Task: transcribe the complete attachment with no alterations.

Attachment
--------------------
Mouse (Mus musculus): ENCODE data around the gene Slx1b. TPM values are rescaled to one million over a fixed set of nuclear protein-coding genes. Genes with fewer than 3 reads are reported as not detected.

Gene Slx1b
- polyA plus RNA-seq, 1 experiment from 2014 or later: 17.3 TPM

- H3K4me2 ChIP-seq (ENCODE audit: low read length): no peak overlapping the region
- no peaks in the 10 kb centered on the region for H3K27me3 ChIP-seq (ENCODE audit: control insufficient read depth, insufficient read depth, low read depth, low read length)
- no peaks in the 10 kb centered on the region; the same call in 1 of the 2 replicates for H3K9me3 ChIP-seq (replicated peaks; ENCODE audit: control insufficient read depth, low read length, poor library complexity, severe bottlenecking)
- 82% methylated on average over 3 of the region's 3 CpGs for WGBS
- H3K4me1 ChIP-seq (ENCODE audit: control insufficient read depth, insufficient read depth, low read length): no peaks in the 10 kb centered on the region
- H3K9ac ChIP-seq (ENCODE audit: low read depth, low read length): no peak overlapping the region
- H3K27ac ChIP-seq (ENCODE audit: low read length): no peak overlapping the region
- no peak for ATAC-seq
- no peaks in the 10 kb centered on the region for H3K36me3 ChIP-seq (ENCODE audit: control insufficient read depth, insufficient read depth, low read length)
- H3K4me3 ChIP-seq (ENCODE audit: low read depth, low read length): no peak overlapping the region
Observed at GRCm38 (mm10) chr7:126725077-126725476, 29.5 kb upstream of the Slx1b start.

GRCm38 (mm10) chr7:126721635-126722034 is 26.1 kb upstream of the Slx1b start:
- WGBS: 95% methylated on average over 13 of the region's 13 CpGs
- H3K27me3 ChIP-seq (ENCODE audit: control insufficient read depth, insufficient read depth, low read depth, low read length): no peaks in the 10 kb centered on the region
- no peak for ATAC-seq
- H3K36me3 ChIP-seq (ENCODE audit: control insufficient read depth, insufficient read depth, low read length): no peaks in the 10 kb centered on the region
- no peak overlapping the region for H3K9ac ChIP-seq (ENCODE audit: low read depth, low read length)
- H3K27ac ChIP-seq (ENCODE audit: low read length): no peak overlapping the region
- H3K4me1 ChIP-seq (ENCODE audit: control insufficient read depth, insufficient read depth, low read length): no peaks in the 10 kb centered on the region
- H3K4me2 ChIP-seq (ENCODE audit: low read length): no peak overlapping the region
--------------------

Mouse (Mus musculus): ENCODE data around the gene Slx1b. TPM values are rescaled to one million over a fixed set of nuclear protein-coding genes. Genes with fewer than 3 reads are reported as not detected.

Gene Slx1b
- polyA plus RNA-seq, 1 experiment from 2014 or later: 17.3 TPM

- H3K4me2 ChIP-seq (ENCODE audit: low read length): no peak overlapping the region
- no peaks in the 10 kb centered on the region for H3K27me3 ChIP-seq (ENCODE audit: control insufficient read depth, insufficient read depth, low read depth, low read length)
- no peaks in the 10 kb centered on the region; the same call in 1 of the 2 replicates for H3K9me3 ChIP-seq (replicated peaks; ENCODE audit: control insufficient read depth, low read length, poor library complexity, severe bottlenecking)
- 82% methylated on average over 3 of the region's 3 CpGs for WGBS
- H3K4me1 ChIP-seq (ENCODE audit: control insufficient read depth, insufficient read depth, low read length): no peaks in the 10 kb centered on the region
- H3K9ac ChIP-seq (ENCODE audit: low read depth, low read length): no peak overlapping the region
- H3K27ac ChIP-seq (ENCODE audit: low read length): no peak overlapping the region
- no peak for ATAC-seq
- no peaks in the 10 kb centered on the region for H3K36me3 ChIP-seq (ENCODE audit: control insufficient read depth, insufficient read depth, low read length)
- H3K4me3 ChIP-seq (ENCODE audit: low read depth, low read length): no peak overlapping the region
Observed at GRCm38 (mm10) chr7:126725077-126725476, 29.5 kb upstream of the Slx1b start.

GRCm38 (mm10) chr7:126721635-126722034 is 26.1 kb upstream of the Slx1b start:
- WGBS: 95% methylated on average over 13 of the region's 13 CpGs
- H3K27me3 ChIP-seq (ENCODE audit: control insufficient read depth, insufficient read depth, low read depth, low read length): no peaks in the 10 kb centered on the region
- no peak for ATAC-seq
- H3K36me3 ChIP-seq (ENCODE audit: control insufficient read depth, insufficient read depth, low read length): no peaks in the 10 kb centered on the region
- no peak overlapping the region for H3K9ac ChIP-seq (ENCODE audit: low read depth, low read length)
- H3K27ac ChIP-seq (ENCODE audit: low read length): no peak overlapping the region
- H3K4me1 ChIP-seq (ENCODE audit: control insufficient read depth, insufficient read depth, low read length): no peaks in the 10 kb centered on the region
- H3K4me2 ChIP-seq (ENCODE audit: low read length): no peak overlapping the region